Weapon Trivia Wednesday: the AR-18

Today’s WTW comes to you courtesy of Groz. We are confident it will create a furor of pontification.  Mad Duo

Weapon Trivia Wednesday: the AR18

Of all the designs that sprang from Stoners AR-15 the arguably most influential but least known is AR-18.  Only produced inside the U.S. in small numbers and never adopted by any major military, its legacy is not widespread use but rather its influence on future weapons.  Many in the U.S. have only seen the AR-18 in movies or pictures of the IRA (Irish Republican Army).  Its unfortunate use by the IRA would leave it the nickname the “widow maker”, as that is how IRA allegedly referred to it.  However, its lack of notoriety was not because it was a subpar weapon, but more due to it being overshadowed by its older brother: the AR-15. (This despite being used by the Terminator to shoot the hell out of a police station.)

The weapon was designed by ArmaLite in 1963, intended to be a follow on to the adoption of the AR-15 FOW (Family of Weapons) by the U.S. as an alternative 5.56mm small arm.  The focus was for foreign sales to countries that would find the simplified construction (achieved by stamping) and cheaper overall cost to be preferable to the AR-15.

 

These differences in construction are very apparent when handling the AR-18, as the stamping and welding used in its construction give it a rougher appearance than the AR-15.   From the outside the two designs are rather similar in overall layout.  Breaking the weapon down is similar to the AR-15, as it maintains the two takedown pins to separate upper from lower.  Considering the differences between the two, the main difference is the AR-18’s utilization of a short stroke gas piston operating system.  Also the AR-18 uses a side reciprocating charging handle in lieu of the T-handle on the AR-15.  Note that the difference in operating systems also allowed the AR-18 to include a side folding butt stock.

The AR-18 magazine has a different cutout than the AR-15 and feeds from 20, 30, and 40 round magazines.  ArmaLite did not have the capability to produce the AR-18 in large numbers at their U.S. facility and the production was licensed to several foreign manufacturers.   Howa Machinery Co in Japan and Sterling Armament Company in the U.K. handled the majority of production.

Like the AR-15, the AR-18 design included several variants from its various producers.  The AR-180 was a semi-automatic only version.  Sterling produced a shortened version called the AR-18s with a 10.1inch barrel, which in some cases utilized a VFG (Vertical Fore Grip) built into the hand guard.  The AR-18s also featured a Krinkov-like conical muzzle device.  During the trials for the British SLR replacement Sterling also produced the SAR-87 which was a product improved AR-18.  Interestingly, Bushmaster produced the M17s, which were bullpup AR-18s during the adoption process that led to Australia adopting the Steyr AUG.  Singapore’s SAR-80 a licensed copy would see use during the Yugoslav Conflict in some Croatian units.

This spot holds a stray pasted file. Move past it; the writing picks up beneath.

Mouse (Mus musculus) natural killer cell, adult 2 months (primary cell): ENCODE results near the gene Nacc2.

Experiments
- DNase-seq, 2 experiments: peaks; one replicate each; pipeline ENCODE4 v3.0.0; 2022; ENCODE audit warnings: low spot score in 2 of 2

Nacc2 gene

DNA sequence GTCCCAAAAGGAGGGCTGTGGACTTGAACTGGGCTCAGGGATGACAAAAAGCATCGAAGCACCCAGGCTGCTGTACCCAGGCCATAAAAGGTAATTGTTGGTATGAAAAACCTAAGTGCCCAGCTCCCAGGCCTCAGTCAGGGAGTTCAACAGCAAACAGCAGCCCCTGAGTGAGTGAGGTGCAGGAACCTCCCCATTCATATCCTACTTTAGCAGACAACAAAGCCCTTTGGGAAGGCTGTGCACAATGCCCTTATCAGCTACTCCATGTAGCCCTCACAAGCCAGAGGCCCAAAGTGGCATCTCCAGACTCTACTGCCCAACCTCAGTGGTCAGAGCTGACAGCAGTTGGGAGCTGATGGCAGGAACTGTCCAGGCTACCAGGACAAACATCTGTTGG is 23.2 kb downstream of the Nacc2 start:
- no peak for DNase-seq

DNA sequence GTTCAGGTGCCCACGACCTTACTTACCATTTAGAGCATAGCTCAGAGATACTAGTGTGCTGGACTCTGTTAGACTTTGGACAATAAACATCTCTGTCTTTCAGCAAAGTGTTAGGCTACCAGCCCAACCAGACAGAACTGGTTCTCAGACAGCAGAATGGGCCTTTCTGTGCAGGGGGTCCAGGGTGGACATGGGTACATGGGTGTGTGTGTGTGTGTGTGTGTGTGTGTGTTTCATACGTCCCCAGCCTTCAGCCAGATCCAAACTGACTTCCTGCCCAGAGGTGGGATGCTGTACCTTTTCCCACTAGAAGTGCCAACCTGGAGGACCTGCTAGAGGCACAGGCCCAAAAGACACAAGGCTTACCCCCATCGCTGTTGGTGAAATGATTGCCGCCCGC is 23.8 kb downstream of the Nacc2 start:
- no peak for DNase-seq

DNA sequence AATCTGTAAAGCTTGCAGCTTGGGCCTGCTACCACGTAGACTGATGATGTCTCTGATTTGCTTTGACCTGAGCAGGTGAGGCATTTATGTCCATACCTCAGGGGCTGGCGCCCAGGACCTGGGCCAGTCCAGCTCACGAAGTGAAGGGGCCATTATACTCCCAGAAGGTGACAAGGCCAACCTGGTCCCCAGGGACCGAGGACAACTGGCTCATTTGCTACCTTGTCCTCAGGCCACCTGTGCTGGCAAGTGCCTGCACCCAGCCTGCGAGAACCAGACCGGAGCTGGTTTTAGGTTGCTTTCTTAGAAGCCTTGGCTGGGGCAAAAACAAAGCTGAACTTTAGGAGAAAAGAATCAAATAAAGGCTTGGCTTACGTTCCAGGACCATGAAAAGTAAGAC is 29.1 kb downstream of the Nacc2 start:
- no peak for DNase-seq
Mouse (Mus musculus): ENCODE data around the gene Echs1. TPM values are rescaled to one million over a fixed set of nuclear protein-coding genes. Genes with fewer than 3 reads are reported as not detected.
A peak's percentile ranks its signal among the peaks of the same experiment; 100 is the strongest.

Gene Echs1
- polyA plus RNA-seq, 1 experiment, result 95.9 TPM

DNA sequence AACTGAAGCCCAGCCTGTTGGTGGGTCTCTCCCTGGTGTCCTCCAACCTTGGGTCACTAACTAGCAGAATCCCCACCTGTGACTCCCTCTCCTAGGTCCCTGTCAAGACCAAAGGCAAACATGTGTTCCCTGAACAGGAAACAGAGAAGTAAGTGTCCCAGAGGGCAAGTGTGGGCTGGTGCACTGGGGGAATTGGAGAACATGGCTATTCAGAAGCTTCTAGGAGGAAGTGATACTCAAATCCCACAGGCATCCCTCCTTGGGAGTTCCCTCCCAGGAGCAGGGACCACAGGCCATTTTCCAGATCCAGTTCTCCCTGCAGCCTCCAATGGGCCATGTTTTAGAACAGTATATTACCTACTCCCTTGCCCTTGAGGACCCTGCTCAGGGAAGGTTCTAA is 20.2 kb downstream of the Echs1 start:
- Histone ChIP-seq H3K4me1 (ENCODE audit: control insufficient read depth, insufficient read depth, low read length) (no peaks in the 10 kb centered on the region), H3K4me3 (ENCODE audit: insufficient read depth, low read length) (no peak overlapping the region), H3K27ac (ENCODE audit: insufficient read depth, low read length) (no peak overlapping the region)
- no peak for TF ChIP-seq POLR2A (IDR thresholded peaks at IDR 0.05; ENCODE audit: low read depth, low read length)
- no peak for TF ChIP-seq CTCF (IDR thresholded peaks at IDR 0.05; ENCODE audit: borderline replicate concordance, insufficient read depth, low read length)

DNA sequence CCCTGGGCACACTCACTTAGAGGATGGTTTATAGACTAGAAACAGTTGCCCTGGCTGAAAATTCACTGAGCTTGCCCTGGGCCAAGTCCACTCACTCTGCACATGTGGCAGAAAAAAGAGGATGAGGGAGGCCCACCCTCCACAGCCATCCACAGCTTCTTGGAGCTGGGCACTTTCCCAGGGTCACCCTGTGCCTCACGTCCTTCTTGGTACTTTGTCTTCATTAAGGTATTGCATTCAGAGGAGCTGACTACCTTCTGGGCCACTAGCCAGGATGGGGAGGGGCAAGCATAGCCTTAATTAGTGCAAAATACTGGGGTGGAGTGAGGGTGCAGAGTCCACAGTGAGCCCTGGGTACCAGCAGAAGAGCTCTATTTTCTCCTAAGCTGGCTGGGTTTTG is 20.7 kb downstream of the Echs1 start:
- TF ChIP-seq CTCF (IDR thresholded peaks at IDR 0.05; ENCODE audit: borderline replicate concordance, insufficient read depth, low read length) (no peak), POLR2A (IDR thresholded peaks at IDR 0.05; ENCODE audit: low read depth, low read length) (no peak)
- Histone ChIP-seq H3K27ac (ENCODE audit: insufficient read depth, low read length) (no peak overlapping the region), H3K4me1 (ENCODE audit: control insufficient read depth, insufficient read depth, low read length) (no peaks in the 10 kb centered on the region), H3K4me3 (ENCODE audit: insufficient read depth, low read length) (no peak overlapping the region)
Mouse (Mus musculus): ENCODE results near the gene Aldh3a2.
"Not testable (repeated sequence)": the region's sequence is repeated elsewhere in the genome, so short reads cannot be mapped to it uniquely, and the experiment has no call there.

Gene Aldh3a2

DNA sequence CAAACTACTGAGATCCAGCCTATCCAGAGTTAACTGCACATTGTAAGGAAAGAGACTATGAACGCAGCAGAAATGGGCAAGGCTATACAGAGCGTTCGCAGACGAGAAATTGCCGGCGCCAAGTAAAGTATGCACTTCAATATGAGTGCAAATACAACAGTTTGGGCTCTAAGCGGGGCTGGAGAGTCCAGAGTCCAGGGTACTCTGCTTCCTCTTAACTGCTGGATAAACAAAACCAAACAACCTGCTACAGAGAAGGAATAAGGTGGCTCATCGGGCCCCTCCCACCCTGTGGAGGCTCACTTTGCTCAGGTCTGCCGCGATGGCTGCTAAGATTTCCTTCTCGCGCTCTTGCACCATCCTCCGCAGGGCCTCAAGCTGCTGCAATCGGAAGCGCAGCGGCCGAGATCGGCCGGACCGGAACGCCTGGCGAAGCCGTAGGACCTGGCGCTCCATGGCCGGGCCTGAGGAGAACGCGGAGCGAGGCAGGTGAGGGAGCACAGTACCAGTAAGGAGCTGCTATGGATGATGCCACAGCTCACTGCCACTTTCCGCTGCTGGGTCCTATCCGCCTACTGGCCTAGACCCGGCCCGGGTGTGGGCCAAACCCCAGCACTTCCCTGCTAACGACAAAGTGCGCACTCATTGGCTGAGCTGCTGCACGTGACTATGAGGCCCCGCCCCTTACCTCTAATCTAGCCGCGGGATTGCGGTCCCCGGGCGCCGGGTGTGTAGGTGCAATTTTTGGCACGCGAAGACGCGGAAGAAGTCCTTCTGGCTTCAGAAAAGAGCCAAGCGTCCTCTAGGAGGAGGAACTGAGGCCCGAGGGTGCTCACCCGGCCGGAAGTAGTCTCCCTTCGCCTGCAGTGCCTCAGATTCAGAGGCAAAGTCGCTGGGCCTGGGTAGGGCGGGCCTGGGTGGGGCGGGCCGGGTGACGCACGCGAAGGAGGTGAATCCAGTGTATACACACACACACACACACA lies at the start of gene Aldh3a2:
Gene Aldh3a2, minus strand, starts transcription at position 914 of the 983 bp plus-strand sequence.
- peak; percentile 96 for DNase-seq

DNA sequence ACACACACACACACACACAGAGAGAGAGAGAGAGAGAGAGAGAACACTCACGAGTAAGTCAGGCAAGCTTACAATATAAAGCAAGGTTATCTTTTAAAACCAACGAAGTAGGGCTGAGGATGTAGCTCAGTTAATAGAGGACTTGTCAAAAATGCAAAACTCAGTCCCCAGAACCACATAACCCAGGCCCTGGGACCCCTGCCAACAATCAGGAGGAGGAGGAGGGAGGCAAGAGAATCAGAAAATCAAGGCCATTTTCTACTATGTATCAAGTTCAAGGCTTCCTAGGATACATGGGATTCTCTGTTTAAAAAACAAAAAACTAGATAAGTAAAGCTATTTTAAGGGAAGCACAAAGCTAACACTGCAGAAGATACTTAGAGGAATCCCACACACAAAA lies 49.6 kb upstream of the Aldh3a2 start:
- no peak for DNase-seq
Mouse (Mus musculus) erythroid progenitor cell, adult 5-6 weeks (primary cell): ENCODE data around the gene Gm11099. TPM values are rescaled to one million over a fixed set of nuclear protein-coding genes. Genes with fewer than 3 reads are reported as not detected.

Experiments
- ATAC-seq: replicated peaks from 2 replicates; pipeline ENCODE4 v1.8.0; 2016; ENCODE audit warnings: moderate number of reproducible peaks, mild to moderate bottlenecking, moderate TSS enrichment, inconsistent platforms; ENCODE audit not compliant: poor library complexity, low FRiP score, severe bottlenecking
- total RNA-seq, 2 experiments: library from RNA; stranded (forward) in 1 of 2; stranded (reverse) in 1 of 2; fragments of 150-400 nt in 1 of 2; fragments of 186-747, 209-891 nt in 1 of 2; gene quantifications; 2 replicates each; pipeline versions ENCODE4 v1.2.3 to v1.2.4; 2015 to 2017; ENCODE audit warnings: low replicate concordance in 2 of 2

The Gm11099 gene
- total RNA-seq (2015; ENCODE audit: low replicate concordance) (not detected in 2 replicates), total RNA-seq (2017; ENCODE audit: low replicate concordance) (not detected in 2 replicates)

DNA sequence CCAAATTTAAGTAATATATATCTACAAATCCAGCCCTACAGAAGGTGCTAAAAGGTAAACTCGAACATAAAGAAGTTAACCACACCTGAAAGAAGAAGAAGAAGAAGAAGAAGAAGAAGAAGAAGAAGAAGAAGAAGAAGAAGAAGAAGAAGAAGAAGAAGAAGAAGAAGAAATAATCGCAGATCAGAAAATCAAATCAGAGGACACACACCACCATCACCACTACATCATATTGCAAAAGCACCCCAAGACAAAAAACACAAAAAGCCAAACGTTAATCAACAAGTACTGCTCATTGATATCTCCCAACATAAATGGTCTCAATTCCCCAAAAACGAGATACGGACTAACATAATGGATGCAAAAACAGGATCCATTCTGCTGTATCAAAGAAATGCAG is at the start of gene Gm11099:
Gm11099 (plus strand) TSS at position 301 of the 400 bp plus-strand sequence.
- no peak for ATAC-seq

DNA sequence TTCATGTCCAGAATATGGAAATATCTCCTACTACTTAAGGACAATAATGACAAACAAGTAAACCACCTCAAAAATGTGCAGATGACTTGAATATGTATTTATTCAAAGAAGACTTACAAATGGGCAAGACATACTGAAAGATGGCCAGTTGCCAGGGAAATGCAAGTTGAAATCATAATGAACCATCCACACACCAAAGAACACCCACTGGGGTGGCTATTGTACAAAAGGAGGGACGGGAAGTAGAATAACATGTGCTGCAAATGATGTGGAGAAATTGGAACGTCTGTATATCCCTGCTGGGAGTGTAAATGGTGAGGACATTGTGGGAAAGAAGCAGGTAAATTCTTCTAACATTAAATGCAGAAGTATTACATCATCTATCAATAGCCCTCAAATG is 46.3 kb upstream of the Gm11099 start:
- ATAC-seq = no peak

Although the AR-18 was never adopted as a standard issue rifle its legacy is how many designs it influenced, particularly in NATO countries.  The AR-18 seemingly competed against itself in the SLR replacement trials as the SA-80 internally was similar to the AR-18, and the SAR-87 was a variant of the AR-18.  In the Steyr AUG and G36 we both find many internal similarities like the guide rod assemblies.

When you’re looking at the AR-18 you cannot help but notice that the design contains many of the features so sought after in the current AR-15 aftermarket business today.  Side charging uppers have come to be used again (like LWRCI in the REPR, the 2 Vets Arms Bravo Rifle and other stand alone uppers).  Folding stocks, which were taboo for AR-15s for so long, are again being offered.  The craze over short stroke piston AR-15s is the most blatant of the AR-18 features which has crossed over.

So, taking all this into account, was the AR-18 a better platform than the AR-15 that overshadowed it?  Looking strictly at what the aftermarket crowd is demanding and with many premier military units using short stroke gas piston variants, that’s absolutely a  fair question to ask.

Let us know what your thoughts are on this question in the comments section of this article.

Further reading: the AR15 in Popular Mechanics, September 1963.

If you’re interested in further explanation of the AR-18 influence on the G36, Larry Vickers offers a detailed explanation in an episode of his show.

 

Mad Duo, Breach-Bang & CLEAR!

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